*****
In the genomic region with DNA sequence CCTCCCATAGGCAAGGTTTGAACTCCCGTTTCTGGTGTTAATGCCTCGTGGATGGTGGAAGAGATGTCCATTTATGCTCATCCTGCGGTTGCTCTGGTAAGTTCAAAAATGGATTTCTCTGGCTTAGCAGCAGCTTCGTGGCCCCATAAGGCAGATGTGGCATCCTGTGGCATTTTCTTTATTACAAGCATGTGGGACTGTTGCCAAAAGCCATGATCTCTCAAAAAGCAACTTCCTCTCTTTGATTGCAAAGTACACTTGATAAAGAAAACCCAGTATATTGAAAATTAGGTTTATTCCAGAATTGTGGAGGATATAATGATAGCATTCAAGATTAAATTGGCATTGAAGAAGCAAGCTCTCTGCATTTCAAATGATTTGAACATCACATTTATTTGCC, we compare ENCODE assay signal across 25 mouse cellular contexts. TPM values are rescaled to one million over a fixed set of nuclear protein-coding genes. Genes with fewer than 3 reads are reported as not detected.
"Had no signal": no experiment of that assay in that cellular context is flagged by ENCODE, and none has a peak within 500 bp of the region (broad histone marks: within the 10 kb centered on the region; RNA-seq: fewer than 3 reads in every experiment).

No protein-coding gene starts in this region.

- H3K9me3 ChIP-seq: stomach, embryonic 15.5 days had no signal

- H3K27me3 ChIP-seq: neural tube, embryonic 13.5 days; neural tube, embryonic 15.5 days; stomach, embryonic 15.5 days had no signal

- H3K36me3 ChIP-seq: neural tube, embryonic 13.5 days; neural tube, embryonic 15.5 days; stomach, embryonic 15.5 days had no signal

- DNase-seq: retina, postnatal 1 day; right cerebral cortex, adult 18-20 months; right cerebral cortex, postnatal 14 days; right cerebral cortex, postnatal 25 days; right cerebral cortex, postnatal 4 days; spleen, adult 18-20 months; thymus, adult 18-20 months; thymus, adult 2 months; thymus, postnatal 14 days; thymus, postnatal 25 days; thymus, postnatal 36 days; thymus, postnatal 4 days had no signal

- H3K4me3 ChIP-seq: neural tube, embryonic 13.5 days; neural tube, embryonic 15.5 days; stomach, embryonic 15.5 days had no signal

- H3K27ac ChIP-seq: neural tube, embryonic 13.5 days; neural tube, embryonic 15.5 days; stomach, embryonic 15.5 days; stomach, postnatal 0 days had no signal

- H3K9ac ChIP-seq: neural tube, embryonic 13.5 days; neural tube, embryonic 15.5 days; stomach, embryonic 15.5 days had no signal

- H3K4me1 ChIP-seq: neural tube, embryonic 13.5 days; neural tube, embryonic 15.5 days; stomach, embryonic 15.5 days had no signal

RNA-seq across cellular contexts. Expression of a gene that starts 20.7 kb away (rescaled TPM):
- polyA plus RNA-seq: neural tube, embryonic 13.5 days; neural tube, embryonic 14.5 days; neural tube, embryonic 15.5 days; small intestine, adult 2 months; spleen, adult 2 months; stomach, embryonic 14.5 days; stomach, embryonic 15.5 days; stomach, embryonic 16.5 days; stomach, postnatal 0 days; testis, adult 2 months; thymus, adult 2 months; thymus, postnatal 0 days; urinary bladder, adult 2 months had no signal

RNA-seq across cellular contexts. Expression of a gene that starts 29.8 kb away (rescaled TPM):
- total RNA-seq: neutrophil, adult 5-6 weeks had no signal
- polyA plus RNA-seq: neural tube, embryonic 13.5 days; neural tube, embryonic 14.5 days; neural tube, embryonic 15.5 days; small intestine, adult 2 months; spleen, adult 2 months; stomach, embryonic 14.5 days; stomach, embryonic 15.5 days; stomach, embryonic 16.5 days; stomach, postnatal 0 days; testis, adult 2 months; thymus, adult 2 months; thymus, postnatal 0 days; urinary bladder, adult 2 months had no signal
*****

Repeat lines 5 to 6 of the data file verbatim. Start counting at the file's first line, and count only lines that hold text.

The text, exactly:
- H3K27me3 ChIP-seq: neural tube, embryonic 13.5 days; neural tube, embryonic 15.5 days; stomach, embryonic 15.5 days had no signal

- H3K36me3 ChIP-seq: neural tube, embryonic 13.5 days; neural tube, embryonic 15.5 days; stomach, embryonic 15.5 days had no signal